bottom-line consumer, which is probably true. When we think of customers
proactively seeking a product based on a big-picture conception
of how it’s produced and in what ways it might strengthen
a local, diversified economy of small-business owners, we might
think: Isn’t this market failure? Isn’t a healthy free
market supposed to be driven to efficiency by a bunch of consumers
who make self-interested choices based only on price, and by competitive
vendors who produce at the lowest cost, regardless of other factors?
Instead, we have these handfuls of consumers who purchase with the
economic health of their communities in mind, rather than just their
own, and who might prefer to team up with a particular producer
to get a custom-made product rather than shopping around for an
existing product with a better price and convenience factor.
The emerging local food system seems to be based more on collaboration
than competition. A CSA customer agrees at the outset of the growing
season to accept some of the farmer’s burden of risk, rather
than simply adopting the consumer attitude of entitlement and expectation.
The typical CSA customer is not worried about getting every penny’s
worth of value in his or her share from week to week, nor do they
have a rigid expectation about what vegetables they should get on
a given week (although they might step back and evaluate the productivity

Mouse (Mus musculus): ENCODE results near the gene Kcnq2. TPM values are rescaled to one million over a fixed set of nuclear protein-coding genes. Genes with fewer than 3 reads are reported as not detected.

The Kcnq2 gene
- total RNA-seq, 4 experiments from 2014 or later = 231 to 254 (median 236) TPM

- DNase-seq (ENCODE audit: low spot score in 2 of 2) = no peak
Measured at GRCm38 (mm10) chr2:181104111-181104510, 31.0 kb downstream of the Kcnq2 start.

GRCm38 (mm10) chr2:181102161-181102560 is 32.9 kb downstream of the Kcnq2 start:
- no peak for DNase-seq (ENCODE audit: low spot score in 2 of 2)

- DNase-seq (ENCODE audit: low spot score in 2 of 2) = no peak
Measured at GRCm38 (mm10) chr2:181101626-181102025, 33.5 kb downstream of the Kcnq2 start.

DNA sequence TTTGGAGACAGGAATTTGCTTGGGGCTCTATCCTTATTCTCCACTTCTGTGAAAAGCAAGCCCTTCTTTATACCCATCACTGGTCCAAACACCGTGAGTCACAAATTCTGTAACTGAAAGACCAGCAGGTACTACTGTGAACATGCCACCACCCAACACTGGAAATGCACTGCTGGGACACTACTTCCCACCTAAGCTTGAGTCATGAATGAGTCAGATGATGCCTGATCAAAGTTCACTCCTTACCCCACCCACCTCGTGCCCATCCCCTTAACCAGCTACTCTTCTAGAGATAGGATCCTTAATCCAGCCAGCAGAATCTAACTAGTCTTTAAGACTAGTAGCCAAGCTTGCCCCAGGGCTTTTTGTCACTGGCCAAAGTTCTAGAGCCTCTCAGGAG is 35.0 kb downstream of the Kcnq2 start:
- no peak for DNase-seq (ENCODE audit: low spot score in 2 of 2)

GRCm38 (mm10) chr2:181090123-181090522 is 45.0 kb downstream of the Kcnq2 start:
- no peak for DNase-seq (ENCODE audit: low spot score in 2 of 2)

of the season as a whole).
In other words, these customers tend to accept the fact that they
don’t have total control over the transaction; they side with
the producer, and rather than taking the attitude of “the
customer is always right,” they learn that “the customer
is always pleasantly surprised.” They are exposed to a broad
diversity of produce that they might not otherwise choose and can
get suggestions for how to prepare these new offerings from the
farmer and other customers. Food choices therefore return to the
logic of seasonality—rather than the whims of the consumer—and
can bring true nutritional diversity back into the diet.
Historically, when farms (and the families who ran them) were the
main unit of production, they were embedded in community life. Productive
activities on the farm—from growing to processing—were
so diversified, small-scale, and seasonal that no routine, specialized-wage
labor force could take over the tasks. Much of the economic activity
was “under the radar,” non-market transactions—farmers
bartered in products, exchanged labor and equipment, and engaged
in many more collective activities than they do today.
Workers were generalists, performing many integrated roles, rather
than specializing in one routine process for each locale. Production
centers, both for food and manufacturing, were largely local or
regional. Production of food and goods was therefore a skilled process.
This scenario existed through much of the country well into the
We have a national food system today that is much more economically
efficient but in which no region of the country is self-sufficient.
Many locales that can barely support human life are thriving metropolises,
like Los Angeles or Las Vegas. We can learn from recent history
that this need not be an inevitable state of affairs. Consumers
now are drawn, for one reason or another, to patronize food systems
that celebrate the potential and identity of their locale. Perhaps
they feel morally driven, for social and environmental reasons.
After all, regions with more small businesses and thus more independent
business owners have healthier economies because their communities
are not comprised mostly of disempowered wage earners. Or maybe
those consumers just get a subversive rush from going around “The
Man” and refusing to become dependent upon the status quo.
As farms like Joel Salatin’s find innovative ways to distinguish
themselves and attract customers, the niche they carve out in the
process creates a more personal, local and conscious food economy.